‘Green Opium’ – Golf’s Place within China

Green Opium

‘Chui Wan’ being played with a stick and ball
in 1000 AD. Described as the earliest form of golf
In 1839, Britain began the first of two Opium Wars with China. Unhappy with the ban of the commodity on Chinese shores, merchants looked to Her Majesty’s government to open up this vast market to their produce.

Fast forward to the present day and an increasingly popular, and slightly more addictive, form of the narcotic is being forced upon China. This new ‘Green Opium,’ as some journalists have dubbed it, was banned by the Communist Party in 1949, and local politicians have fled from its association as it would be political suicide. The number of users is naturally hard to calculate due to its prohibition, however it is estimated that there will be twenty million by 2020.

The cost of the activity is still very expensive in China. One ‘hit’ will set you back an average of $150, with the duration of around four and a half hours. This has prevented the mass population from participating, however a niche of the population of 1.3 billion still equates to a vast amount of people.

Greenkeepers at Mission Hills have helped
make the course famous across the world
In 2004, a ban was issued by the National Government against constructing ‘Green Opium’ sites across the country. This was imposed to protect the “collective land of the peasants,” and maintain the communist ideals which the current government was founded upon. At the time of this law, there were 176 sites in existence, only 10 of which with government approval. Seven years later, this number has increased to 490 in a blatant disregard to the Party’s intentions.

Ok, enough metaphors. I am sure that you have guessed that the ‘Green Opium’ that has been eluded to, refers to the sport of Golf.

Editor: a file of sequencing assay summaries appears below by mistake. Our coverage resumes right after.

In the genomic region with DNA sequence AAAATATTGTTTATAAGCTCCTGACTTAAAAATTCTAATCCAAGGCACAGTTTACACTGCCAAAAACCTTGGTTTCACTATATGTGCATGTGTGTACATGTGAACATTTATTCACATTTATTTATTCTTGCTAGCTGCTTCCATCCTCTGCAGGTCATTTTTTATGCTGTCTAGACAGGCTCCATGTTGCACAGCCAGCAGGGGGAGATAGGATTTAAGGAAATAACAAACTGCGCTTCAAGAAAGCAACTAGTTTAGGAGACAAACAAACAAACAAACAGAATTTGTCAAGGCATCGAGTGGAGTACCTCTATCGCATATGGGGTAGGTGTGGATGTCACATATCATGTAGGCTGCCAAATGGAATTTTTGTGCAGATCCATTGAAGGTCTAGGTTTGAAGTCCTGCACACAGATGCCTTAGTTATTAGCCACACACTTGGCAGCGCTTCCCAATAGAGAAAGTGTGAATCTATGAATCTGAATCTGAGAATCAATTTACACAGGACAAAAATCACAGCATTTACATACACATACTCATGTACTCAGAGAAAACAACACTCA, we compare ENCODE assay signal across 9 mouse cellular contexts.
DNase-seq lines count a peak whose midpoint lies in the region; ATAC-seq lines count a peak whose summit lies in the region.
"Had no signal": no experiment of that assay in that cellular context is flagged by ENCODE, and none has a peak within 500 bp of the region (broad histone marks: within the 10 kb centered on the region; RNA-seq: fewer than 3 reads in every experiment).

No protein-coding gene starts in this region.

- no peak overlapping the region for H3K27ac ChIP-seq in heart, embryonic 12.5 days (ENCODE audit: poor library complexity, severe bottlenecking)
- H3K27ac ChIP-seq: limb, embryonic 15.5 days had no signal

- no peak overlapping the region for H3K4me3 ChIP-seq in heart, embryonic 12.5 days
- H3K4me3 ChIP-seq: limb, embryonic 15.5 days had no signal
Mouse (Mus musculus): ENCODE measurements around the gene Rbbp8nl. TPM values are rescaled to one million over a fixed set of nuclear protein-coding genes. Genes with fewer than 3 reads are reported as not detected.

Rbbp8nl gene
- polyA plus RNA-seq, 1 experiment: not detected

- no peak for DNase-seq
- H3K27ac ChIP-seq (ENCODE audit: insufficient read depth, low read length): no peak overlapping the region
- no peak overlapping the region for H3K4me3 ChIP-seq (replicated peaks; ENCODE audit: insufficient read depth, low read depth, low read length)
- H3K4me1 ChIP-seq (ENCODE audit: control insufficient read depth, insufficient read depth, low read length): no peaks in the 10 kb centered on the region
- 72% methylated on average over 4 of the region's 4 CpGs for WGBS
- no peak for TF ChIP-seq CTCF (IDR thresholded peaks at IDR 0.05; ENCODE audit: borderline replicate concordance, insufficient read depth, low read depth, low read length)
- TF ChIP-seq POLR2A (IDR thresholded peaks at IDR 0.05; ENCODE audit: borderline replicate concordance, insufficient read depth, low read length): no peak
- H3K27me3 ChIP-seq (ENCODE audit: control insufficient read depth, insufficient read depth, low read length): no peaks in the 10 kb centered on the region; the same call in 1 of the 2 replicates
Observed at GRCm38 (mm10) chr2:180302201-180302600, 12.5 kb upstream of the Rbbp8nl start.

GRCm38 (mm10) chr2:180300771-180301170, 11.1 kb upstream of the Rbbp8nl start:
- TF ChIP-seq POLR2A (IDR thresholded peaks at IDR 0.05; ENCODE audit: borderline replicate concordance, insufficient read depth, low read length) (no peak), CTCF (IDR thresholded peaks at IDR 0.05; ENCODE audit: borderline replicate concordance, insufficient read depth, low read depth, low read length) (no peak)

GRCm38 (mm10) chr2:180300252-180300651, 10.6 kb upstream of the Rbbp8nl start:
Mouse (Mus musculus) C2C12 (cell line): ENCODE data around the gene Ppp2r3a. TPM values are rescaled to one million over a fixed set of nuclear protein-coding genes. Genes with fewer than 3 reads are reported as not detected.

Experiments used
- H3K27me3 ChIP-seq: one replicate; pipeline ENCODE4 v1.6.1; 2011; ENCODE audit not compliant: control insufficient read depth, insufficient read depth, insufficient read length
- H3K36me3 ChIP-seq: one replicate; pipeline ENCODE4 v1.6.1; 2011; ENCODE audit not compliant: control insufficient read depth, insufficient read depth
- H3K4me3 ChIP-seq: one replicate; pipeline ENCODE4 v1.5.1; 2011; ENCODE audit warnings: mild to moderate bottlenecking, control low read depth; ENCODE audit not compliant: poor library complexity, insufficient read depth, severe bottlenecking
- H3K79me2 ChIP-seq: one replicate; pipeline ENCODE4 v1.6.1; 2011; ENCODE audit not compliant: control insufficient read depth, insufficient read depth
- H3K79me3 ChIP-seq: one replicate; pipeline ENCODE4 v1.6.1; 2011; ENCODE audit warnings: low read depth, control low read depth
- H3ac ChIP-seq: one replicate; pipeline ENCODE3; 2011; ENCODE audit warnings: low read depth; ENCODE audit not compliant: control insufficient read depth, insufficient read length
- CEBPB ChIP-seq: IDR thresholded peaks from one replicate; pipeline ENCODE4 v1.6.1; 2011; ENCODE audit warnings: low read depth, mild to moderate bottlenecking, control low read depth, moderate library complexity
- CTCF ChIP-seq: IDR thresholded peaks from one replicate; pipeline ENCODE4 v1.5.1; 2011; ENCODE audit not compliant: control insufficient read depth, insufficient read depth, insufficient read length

Officially, there are zero golfers in China.

The sport is still banned nationwide due to Mao labelling it the “sport for millionaires” back in 1949. However, as with so many political notions in the middle kingdom, there are an infinite amount of contradictions about China’s relationship with the game we love.

China – Golf’s White Knight

I wonder if Bubba ever
thought he would be in this situation
China is already portrayed as the shining light in the global golf industry. The worldwide recognition of Mission Hills is an excellent example of how far things have come. With the list of prestigious tournaments in China ranging from; the HSBC Champions, the BMW Masters and the Volvo China Open, the progress being made in the region is obvious.

The three brands mentioned in the previous paragraph are a testament to the commercial opportunities that are being seized. Head of BMW Golf Marketing Magnus Wiese said; “Golf is not a mass event [in terms of spectators] like it is on other tours, but it is a quality audience.” An important footnote is that BMW sales in China have grown 5 or 6 times in the last ten years. Giles Morgan, Global head of HSBC sponsorship and events, agrees that the demographic that golf engages with accurately reflects the core principles of their customers. When you consider that the annual growth rate of golfers in China was around 25% in 2009, it is no wonder the world’s leading brands are flocking to this market.

Breaking the sport into the lower income bracket will be China’s main challenge. The joining fee for Sheshan International Golf Club, home of the HSBC Champions, is $230,000, with visitors only able to play with members. A government tax of 24% on golf clubs is also hindering the construction of middle-tier golf clubs to interact with the lower classes.

Future of Golf in China

Overcoming these contradictions is important not just for the game of golf but for China as a whole. Chinese are unsure of their position in a post-Mao, newly capitalist economy, with an authoritarian political system. The lessons of golf’s integration can be the flagship example to the continued globalisation of China.

Guan – The Future of Golf
Tiger – The Past

The good news is that ‘green opium’ is not “a poison that undermines our good customs and morality,” as a government edict proclaimed in 1839. However, until the government accepts that it is no longer the “sport for millionaires” and can indent China more prominently on the world stage, the benefits will be definitively reduced.


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